A majority of Americans believe that it will take at least a year for life to return to the way it was before the coronavirus pandemic, according to the results of a new survey by the Pew Research Center.
Forty-six percent of respondents said they believe that it will be one to two years before the “job situation” in the United States recovers to approximately where it was before the pandemic; 35% said that it will take more than two years, 16% said that it will take six months to a year, and 3% said that it will take fewer than six months.
Those who live in rural areas were slightly more likely than urban or suburban residents to estimate that job recovery will take more than two years. Democrats also were more optimistic than Republicans.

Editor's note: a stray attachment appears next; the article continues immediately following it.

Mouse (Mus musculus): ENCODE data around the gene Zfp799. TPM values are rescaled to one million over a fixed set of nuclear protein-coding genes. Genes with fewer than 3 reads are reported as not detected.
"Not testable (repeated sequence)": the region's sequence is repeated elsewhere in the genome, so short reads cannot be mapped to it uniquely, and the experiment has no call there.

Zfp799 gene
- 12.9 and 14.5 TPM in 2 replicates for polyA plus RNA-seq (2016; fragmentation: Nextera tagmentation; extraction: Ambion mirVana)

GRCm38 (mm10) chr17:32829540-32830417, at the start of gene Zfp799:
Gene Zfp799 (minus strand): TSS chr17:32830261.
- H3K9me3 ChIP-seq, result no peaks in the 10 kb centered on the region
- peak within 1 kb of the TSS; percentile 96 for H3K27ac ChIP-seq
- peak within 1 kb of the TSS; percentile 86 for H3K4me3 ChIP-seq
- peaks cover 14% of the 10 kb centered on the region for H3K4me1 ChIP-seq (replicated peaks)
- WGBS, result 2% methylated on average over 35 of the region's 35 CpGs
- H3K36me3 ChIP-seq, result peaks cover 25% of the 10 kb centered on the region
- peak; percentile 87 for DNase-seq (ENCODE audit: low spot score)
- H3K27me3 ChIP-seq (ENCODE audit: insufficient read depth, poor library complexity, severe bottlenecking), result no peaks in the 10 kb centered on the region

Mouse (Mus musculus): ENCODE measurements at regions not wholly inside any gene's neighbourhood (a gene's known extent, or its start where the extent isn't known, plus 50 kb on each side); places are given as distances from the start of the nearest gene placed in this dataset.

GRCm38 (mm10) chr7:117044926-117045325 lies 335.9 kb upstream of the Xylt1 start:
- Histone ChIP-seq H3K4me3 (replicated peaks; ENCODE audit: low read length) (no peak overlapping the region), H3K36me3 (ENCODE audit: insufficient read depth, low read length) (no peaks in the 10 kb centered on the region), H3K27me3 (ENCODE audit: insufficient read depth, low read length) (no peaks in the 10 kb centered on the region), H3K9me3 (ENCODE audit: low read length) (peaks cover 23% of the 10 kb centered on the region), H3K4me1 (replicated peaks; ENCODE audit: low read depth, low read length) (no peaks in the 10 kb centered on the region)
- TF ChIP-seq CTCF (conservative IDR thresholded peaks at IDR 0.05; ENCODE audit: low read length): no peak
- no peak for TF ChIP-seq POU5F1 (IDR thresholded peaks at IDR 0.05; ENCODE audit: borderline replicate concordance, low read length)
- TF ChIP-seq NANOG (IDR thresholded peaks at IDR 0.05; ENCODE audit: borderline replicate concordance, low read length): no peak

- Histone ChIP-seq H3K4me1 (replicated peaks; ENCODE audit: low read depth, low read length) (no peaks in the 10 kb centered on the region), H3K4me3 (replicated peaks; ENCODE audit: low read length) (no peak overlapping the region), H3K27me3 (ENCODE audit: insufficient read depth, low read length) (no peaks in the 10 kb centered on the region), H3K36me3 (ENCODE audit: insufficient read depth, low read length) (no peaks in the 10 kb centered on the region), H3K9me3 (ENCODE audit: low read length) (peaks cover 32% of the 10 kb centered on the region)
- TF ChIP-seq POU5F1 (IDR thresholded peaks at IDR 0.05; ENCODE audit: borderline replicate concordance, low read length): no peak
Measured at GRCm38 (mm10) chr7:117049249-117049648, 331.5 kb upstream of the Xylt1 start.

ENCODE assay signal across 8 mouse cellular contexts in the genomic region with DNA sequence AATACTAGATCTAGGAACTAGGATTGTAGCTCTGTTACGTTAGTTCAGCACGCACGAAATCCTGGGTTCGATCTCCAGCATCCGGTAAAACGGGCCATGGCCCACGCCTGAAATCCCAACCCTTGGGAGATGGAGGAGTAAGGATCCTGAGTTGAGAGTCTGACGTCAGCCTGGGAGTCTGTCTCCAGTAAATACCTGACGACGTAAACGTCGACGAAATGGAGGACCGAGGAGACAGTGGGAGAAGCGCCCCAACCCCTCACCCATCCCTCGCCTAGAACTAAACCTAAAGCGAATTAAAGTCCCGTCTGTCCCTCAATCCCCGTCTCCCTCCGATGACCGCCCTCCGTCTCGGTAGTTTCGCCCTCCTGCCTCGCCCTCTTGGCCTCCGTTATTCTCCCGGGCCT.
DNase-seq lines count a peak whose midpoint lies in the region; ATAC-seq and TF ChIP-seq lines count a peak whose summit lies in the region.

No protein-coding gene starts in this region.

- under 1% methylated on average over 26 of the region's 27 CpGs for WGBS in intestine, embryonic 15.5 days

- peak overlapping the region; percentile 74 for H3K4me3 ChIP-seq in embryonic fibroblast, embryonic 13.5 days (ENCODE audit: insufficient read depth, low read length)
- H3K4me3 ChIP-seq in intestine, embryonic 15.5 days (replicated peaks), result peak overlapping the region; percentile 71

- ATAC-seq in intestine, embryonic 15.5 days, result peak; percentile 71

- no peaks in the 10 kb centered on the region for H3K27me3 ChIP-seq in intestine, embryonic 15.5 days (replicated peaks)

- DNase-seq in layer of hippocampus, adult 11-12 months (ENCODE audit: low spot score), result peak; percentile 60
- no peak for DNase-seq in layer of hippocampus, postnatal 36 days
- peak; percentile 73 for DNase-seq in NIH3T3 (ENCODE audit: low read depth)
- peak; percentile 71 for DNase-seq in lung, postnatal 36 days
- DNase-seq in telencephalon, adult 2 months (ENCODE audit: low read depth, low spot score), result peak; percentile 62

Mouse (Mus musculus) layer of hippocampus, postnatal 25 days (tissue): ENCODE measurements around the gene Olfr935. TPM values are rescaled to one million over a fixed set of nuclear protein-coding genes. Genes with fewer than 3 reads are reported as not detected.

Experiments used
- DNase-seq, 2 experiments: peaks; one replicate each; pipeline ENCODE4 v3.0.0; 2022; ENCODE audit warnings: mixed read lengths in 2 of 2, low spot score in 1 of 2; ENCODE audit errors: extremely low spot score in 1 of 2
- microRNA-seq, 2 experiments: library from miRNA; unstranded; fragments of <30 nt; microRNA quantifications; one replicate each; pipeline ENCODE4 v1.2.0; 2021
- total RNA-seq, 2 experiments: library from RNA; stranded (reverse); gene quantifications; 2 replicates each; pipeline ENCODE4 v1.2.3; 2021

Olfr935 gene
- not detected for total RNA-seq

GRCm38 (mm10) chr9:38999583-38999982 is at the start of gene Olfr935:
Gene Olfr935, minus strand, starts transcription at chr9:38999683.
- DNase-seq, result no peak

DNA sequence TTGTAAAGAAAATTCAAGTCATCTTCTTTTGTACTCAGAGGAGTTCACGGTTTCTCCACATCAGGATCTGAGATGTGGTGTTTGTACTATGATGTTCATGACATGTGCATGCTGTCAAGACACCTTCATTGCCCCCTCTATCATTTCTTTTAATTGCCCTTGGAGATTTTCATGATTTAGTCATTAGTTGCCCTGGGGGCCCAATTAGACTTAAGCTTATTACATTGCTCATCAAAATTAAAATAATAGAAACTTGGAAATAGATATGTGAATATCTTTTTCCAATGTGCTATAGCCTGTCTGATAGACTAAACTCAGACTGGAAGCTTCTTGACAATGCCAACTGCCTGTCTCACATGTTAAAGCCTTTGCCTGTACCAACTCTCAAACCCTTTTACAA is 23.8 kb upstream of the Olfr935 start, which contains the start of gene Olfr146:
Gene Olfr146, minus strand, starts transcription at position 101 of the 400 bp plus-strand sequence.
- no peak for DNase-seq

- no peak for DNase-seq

Additionally, 43% of respondents said they believe that it will be one to two years before most businesses, schools, places of worship and other public activities will resume as they were before the COVID-19 outbreak; 34% said that it will take six months to a year, 14% said that it will take more than two years, and 9% said that it will take fewer than six months.
“Upper-income Americans are the most optimistic about when life will return to normal,” according to Pew. Women were somewhat more likely than men to say they believe that it will take more than a year for public activities to resume at pre-pandemic levels. More Black Americans than white, Asian or Hispanic adults said it would take a year or longer.
The survey was conducted March 1 to 7 among U.S. adults. Results were released Thursday.